Idaho’s Education Plan Lacks Fundamental Info in Key Areas

January 24, 2018

An Independent Peer Review Shows Idaho’s Education Plan Lacks Detail in Key Areas

Kim Zeydel, Idaho’s 2015 Teacher of the Year

(Boise, ID, Wednesday, January 24, 2018) – An independent peer review of Idaho’s Every Student Succeeds Act (ESSA) accountability plan has been released.

Idaho’s plan, along with 33 other state plans, was submitted in September 2017 to the U.S. Department of Education in order to comply with ESSA; the peer review shows Idaho’s education plan lacks detail in key areas.

The goal of the independent peer review was to provide constructive information to state education agencies in an effort to strengthen state plans and to inform parents so that they could engage with their state policymakers.

Across the nine categories, Idaho received its highest score – 5 out of a possible 5 – in the Standards and Assessment categoryIdaho earned its lowest score – 1 out of 5 – in the Academic Progress and Identifying Schools categories.

Specific areas of concern in Idaho’s plan include its use of a dashboard to report school ratings—which can be confusing for parents to understand, and a failure to provide the types of interventions and supports needed to raise achievement at the lowest-performing schools.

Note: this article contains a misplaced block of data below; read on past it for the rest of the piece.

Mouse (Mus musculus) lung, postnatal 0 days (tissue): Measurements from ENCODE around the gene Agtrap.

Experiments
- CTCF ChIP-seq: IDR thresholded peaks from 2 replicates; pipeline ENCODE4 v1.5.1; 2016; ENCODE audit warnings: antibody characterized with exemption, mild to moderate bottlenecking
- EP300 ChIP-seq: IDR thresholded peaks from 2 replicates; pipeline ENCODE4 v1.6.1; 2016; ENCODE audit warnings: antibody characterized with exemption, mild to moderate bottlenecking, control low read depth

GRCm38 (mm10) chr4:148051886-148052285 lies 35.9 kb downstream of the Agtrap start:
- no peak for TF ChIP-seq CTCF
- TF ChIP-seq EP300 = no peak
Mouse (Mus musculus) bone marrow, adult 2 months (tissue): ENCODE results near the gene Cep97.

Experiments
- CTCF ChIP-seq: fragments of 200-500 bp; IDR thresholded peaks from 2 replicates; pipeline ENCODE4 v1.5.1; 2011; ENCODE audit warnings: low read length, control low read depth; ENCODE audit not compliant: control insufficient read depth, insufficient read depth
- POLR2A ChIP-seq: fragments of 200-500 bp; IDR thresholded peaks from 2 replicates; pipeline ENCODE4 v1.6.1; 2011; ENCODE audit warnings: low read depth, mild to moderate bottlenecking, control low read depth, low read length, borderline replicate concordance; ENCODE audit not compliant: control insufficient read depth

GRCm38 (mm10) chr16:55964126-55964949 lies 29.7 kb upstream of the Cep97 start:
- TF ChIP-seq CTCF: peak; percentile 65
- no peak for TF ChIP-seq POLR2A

To view Idaho’s submitted ESSA plan, click here. The full analysis of Idaho’s plan, made available by Bellwether Education Partners and the Collaborative for Student Success, is available online.

Idaho is doing well in Standards and Assessments. Idaho has a high-quality assessment system in grades 3-8 and 10. The Idaho Standards Achievement Test (ISAT) includes both interim and summative assessments which have already passed federal standards for validity and reliability.

Idaho’s plan needs to improve in Academic Progress and in Identifying Schools. For Academic Progress, Idaho’s proposed growth measure only tracks year-over-year changes at the school level. A school’s performance on the growth indicator could improve or decline simply because the population served by the school is changing. The state does not incentivize schools to care about both proficiency and growth.

In terms of Identifying Schools, Idaho will identify “schools for improvement only if they are both the lowest performing in the state and not improving.” Idaho will turn each of its variables into statewide rankings of both current-year performance and improvement over time, and then use only the higher of the two ranks. That is, if a school scores well overall but exhibits low growth on the measure, it will get credit for its overall high score and not be penalized for a lack of growth.

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